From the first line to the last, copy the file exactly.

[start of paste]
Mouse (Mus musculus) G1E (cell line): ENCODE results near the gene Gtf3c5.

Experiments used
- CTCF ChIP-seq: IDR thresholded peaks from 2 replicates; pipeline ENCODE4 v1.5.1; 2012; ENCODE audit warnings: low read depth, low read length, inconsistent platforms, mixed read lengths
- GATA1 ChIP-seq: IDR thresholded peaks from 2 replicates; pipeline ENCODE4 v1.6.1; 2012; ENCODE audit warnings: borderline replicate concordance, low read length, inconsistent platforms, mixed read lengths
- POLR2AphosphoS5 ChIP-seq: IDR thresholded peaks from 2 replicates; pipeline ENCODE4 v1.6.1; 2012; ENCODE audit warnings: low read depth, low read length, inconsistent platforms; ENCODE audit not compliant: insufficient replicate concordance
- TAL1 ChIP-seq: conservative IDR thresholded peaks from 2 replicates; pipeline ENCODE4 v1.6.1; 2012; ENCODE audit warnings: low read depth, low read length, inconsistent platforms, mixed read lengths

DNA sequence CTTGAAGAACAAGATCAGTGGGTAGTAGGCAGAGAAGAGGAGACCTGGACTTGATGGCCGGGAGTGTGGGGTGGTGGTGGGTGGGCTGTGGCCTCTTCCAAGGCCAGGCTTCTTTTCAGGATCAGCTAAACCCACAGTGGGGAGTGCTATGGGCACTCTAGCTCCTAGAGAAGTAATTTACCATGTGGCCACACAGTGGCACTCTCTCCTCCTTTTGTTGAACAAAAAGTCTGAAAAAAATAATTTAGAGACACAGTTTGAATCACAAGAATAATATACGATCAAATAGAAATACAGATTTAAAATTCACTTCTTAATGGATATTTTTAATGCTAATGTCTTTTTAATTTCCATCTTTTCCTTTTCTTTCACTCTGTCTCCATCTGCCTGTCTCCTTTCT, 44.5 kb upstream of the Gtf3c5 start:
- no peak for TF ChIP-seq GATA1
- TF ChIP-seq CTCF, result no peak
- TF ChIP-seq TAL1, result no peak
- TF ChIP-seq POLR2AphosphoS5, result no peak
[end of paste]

Mouse (Mus musculus) G1E (cell line): ENCODE results near the gene Gtf3c5.

Experiments used
- CTCF ChIP-seq: IDR thresholded peaks from 2 replicates; pipeline ENCODE4 v1.5.1; 2012; ENCODE audit warnings: low read depth, low read length, inconsistent platforms, mixed read lengths
- GATA1 ChIP-seq: IDR thresholded peaks from 2 replicates; pipeline ENCODE4 v1.6.1; 2012; ENCODE audit warnings: borderline replicate concordance, low read length, inconsistent platforms, mixed read lengths
- POLR2AphosphoS5 ChIP-seq: IDR thresholded peaks from 2 replicates; pipeline ENCODE4 v1.6.1; 2012; ENCODE audit warnings: low read depth, low read length, inconsistent platforms; ENCODE audit not compliant: insufficient replicate concordance
- TAL1 ChIP-seq: conservative IDR thresholded peaks from 2 replicates; pipeline ENCODE4 v1.6.1; 2012; ENCODE audit warnings: low read depth, low read length, inconsistent platforms, mixed read lengths

DNA sequence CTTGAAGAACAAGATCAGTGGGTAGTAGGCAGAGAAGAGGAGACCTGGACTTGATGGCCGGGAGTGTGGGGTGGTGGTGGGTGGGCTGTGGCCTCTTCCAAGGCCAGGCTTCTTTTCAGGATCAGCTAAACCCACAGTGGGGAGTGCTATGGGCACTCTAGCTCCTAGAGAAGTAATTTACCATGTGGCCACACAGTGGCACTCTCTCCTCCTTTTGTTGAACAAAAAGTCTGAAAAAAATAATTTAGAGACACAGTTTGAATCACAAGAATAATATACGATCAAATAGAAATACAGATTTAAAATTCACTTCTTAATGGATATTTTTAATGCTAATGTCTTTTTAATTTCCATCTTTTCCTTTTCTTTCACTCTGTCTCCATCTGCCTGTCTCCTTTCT, 44.5 kb upstream of the Gtf3c5 start:
- no peak for TF ChIP-seq GATA1
- TF ChIP-seq CTCF, result no peak
- TF ChIP-seq TAL1, result no peak
- TF ChIP-seq POLR2AphosphoS5, result no peak